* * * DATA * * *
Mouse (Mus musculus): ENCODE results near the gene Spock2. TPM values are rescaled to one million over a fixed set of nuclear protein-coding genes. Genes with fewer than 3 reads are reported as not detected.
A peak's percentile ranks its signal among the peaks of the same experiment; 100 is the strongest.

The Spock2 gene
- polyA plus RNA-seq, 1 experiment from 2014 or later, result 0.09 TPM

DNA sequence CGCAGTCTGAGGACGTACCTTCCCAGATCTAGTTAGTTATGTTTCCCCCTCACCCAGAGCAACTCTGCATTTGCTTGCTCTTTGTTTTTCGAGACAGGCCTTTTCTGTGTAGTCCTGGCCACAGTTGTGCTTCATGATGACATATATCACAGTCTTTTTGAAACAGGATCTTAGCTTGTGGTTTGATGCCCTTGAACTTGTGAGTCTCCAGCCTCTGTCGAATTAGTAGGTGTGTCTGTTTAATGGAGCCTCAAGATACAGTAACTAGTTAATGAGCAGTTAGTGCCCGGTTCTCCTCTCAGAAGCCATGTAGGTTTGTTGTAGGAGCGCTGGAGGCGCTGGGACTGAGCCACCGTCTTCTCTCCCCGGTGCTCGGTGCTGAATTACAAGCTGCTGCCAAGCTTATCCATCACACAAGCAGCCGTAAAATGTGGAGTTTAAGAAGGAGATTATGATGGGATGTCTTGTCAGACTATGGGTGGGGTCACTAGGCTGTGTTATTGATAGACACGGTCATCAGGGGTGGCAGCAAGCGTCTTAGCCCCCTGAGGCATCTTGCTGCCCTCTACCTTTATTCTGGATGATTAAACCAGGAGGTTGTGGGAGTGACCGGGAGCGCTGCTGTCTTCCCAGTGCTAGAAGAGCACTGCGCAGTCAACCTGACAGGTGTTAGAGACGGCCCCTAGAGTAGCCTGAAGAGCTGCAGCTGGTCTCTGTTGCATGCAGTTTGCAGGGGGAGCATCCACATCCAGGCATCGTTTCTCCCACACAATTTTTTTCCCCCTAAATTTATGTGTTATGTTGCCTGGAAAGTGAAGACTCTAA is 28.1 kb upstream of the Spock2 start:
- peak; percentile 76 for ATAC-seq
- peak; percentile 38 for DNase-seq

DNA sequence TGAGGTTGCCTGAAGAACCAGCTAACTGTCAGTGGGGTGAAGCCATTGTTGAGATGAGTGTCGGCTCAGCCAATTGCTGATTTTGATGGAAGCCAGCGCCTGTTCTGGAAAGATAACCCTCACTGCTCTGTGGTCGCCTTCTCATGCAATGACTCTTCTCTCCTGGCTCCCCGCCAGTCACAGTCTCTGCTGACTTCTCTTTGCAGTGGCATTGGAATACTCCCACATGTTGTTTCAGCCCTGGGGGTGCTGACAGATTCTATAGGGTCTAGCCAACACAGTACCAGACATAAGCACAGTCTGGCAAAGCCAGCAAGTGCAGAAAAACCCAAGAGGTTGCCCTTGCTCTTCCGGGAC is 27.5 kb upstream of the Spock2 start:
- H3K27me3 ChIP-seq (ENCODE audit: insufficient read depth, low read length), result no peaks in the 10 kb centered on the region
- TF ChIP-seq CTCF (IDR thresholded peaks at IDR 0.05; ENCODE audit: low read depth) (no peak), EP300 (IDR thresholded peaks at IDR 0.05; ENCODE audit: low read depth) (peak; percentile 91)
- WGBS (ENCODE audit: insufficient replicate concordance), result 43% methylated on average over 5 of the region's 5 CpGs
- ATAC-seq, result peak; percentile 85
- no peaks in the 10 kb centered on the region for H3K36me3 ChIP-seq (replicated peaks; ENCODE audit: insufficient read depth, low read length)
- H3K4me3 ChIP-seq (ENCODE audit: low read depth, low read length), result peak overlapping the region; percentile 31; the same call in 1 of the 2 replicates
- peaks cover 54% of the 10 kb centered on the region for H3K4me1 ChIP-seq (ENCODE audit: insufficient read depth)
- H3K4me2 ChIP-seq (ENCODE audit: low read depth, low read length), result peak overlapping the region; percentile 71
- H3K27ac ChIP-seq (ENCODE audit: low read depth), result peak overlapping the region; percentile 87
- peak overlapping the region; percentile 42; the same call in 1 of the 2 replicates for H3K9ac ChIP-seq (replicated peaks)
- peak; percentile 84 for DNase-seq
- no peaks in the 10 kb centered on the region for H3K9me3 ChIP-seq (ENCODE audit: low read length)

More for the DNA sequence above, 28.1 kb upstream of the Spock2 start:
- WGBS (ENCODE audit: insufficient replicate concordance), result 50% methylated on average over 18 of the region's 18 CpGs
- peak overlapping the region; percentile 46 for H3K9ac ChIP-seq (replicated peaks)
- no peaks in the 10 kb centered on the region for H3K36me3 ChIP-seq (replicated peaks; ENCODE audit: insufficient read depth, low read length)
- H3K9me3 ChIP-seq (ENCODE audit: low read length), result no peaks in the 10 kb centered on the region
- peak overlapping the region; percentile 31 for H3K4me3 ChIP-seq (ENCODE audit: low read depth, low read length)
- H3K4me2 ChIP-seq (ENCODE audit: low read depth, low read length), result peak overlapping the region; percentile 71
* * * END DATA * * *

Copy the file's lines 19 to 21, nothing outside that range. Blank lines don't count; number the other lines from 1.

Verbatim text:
- peak; percentile 84 for DNase-seq
- no peaks in the 10 kb centered on the region for H3K9me3 ChIP-seq (ENCODE audit: low read length)

More for the DNA sequence above, 28.1 kb upstream of the Spock2 start: